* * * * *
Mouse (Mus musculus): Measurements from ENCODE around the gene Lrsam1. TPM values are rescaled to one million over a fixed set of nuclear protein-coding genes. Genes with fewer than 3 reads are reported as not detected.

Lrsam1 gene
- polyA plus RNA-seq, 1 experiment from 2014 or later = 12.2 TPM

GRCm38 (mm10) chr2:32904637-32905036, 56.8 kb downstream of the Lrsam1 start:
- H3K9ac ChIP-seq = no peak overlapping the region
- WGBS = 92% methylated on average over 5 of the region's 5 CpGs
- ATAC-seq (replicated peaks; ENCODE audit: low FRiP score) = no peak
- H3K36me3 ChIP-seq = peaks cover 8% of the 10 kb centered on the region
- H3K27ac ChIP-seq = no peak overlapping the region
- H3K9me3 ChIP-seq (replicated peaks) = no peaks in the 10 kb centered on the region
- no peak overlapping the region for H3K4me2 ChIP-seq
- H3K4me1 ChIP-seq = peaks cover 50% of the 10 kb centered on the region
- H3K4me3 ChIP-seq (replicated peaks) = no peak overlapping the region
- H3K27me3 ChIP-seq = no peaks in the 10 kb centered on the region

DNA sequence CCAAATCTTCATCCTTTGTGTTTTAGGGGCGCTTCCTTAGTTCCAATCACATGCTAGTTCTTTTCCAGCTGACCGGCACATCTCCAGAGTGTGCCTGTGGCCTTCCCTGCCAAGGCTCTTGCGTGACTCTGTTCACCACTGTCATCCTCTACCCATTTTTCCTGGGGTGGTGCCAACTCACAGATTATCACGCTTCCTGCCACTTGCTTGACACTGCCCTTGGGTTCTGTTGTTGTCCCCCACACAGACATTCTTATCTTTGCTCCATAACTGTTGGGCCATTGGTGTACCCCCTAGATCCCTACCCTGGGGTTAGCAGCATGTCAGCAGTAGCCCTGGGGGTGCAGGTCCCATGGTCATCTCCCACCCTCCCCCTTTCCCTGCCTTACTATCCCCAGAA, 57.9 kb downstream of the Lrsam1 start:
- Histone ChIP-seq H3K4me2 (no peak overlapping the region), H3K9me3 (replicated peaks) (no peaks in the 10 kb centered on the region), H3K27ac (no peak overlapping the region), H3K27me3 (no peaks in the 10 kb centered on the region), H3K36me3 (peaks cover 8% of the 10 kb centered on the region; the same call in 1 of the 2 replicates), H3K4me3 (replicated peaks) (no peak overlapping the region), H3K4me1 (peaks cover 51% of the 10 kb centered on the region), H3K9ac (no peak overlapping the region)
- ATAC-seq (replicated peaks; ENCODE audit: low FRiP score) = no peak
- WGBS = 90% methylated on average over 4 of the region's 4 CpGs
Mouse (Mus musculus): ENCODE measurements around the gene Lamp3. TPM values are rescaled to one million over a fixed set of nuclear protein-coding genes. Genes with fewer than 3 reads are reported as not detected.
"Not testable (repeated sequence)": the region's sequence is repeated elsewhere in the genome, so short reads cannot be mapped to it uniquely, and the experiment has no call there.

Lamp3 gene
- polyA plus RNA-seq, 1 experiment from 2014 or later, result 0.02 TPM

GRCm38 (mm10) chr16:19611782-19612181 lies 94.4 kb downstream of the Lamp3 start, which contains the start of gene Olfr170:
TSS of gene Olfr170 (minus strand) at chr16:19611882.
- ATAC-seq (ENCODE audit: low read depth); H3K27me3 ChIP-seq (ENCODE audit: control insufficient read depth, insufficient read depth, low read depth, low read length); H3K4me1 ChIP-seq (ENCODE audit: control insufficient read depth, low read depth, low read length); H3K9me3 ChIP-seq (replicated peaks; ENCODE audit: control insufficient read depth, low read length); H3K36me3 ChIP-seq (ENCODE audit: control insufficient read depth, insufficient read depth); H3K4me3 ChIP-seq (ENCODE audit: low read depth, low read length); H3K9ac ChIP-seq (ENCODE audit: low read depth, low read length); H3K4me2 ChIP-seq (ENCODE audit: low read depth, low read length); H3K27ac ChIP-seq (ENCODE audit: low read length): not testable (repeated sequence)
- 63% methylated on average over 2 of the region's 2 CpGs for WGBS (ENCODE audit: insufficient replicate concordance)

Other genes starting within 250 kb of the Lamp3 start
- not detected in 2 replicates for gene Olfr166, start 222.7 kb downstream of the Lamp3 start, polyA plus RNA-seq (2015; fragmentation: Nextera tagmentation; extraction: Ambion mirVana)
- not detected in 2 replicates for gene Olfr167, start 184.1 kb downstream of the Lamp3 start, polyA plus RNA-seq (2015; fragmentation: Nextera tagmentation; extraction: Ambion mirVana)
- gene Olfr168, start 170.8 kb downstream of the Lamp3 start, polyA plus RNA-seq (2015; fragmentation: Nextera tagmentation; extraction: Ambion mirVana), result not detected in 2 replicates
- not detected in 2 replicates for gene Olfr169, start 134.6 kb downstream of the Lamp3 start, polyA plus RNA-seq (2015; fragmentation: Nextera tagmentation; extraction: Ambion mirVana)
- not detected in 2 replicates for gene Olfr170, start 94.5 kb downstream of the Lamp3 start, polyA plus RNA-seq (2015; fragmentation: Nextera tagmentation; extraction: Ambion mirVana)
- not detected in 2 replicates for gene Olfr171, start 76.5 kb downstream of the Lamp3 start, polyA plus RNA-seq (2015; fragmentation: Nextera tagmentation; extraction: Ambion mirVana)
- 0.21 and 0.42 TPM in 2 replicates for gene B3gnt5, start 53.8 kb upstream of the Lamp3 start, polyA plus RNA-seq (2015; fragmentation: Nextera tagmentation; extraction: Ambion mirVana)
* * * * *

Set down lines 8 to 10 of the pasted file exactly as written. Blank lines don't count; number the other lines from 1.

- H3K36me3 ChIP-seq = peaks cover 8% of the 10 kb centered on the region
- H3K27ac ChIP-seq = no peak overlapping the region
- H3K9me3 ChIP-seq (replicated peaks) = no peaks in the 10 kb centered on the region